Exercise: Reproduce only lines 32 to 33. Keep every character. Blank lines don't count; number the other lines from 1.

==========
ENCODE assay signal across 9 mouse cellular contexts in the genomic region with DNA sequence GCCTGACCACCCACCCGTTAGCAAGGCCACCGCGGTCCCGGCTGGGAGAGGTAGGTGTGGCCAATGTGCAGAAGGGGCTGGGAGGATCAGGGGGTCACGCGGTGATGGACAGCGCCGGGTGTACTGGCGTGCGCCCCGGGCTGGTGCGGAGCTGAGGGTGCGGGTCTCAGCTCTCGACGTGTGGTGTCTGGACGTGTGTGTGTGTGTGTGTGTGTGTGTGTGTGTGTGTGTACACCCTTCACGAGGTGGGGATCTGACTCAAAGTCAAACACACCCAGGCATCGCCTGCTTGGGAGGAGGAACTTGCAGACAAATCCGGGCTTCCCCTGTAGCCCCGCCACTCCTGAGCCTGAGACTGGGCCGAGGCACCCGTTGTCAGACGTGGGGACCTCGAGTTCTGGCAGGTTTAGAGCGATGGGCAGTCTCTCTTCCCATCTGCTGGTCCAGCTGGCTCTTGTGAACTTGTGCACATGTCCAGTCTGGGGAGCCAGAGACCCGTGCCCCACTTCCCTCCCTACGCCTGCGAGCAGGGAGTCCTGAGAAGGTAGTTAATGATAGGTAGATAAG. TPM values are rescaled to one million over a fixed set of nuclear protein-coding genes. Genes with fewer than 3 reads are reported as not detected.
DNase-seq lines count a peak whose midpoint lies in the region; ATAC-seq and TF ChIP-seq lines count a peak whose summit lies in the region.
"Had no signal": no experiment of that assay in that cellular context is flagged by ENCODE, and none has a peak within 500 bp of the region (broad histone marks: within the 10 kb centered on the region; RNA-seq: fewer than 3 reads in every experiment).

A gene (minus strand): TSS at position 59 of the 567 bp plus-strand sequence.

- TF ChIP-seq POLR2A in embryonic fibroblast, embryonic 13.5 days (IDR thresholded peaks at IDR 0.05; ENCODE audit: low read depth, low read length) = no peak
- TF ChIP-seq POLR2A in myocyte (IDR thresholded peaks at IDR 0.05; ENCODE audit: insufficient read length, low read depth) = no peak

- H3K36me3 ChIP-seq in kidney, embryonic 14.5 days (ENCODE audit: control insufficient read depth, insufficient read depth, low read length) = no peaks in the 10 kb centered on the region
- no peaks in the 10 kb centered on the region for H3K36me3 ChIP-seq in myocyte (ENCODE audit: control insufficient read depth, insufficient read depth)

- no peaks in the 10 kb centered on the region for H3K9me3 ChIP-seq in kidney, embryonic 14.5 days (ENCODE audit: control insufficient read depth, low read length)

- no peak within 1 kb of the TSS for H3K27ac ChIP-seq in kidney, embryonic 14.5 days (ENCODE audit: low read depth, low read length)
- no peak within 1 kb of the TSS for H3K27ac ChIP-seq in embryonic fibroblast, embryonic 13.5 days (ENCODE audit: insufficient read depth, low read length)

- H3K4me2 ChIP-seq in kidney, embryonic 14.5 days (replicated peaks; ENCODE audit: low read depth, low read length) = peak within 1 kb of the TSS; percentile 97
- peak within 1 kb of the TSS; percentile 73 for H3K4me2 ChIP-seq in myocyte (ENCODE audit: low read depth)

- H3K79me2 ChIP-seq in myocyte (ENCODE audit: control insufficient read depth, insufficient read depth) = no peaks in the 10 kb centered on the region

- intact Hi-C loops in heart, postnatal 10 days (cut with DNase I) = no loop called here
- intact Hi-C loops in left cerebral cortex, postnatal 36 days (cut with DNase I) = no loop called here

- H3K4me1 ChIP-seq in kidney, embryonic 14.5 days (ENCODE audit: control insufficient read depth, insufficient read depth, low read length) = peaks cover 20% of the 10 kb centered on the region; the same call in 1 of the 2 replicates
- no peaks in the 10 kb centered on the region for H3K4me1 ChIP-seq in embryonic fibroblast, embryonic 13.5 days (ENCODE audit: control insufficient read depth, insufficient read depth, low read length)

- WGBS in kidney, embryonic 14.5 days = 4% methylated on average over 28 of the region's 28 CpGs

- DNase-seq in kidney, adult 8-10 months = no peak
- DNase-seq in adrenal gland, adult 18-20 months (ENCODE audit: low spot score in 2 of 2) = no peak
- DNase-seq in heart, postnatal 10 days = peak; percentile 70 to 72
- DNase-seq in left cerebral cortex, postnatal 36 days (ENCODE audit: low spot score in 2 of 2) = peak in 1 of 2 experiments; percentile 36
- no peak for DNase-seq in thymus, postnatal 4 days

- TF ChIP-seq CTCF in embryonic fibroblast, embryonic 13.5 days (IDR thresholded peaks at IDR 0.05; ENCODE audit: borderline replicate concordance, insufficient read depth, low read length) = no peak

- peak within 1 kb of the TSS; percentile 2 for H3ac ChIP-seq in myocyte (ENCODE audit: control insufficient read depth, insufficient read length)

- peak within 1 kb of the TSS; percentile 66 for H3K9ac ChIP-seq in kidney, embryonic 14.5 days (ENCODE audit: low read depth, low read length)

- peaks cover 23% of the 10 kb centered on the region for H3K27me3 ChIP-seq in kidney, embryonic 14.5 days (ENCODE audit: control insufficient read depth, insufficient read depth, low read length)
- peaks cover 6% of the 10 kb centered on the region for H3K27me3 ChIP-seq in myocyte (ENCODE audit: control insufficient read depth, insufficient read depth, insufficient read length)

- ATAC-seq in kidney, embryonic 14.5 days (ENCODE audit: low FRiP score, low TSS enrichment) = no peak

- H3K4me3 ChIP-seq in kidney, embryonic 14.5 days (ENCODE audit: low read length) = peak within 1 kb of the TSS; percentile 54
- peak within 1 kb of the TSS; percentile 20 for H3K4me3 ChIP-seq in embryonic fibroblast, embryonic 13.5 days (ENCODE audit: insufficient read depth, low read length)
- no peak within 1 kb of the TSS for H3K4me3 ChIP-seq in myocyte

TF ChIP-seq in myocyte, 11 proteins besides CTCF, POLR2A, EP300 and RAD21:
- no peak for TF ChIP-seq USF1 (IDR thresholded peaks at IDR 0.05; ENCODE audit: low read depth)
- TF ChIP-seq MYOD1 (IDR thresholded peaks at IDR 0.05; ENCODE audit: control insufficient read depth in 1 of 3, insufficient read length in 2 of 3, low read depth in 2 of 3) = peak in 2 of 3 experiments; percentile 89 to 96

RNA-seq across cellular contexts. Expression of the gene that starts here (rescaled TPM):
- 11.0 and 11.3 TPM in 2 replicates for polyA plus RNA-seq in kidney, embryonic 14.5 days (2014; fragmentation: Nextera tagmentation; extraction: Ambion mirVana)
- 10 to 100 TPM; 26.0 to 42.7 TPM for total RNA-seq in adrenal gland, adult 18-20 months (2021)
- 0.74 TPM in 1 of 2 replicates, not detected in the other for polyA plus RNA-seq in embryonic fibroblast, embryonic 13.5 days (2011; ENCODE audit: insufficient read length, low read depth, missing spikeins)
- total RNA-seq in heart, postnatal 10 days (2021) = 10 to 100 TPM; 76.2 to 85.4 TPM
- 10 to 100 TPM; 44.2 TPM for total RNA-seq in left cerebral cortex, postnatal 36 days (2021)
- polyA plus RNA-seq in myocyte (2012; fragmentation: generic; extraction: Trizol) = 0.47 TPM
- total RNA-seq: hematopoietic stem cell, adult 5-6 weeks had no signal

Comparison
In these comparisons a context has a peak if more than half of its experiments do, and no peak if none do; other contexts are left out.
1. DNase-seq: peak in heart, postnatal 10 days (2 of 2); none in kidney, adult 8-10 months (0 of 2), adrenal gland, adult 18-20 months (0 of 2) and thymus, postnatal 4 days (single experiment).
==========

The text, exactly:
- peak within 1 kb of the TSS; percentile 20 for H3K4me3 ChIP-seq in embryonic fibroblast, embryonic 13.5 days (ENCODE audit: insufficient read depth, low read length)
- no peak within 1 kb of the TSS for H3K4me3 ChIP-seq in myocyte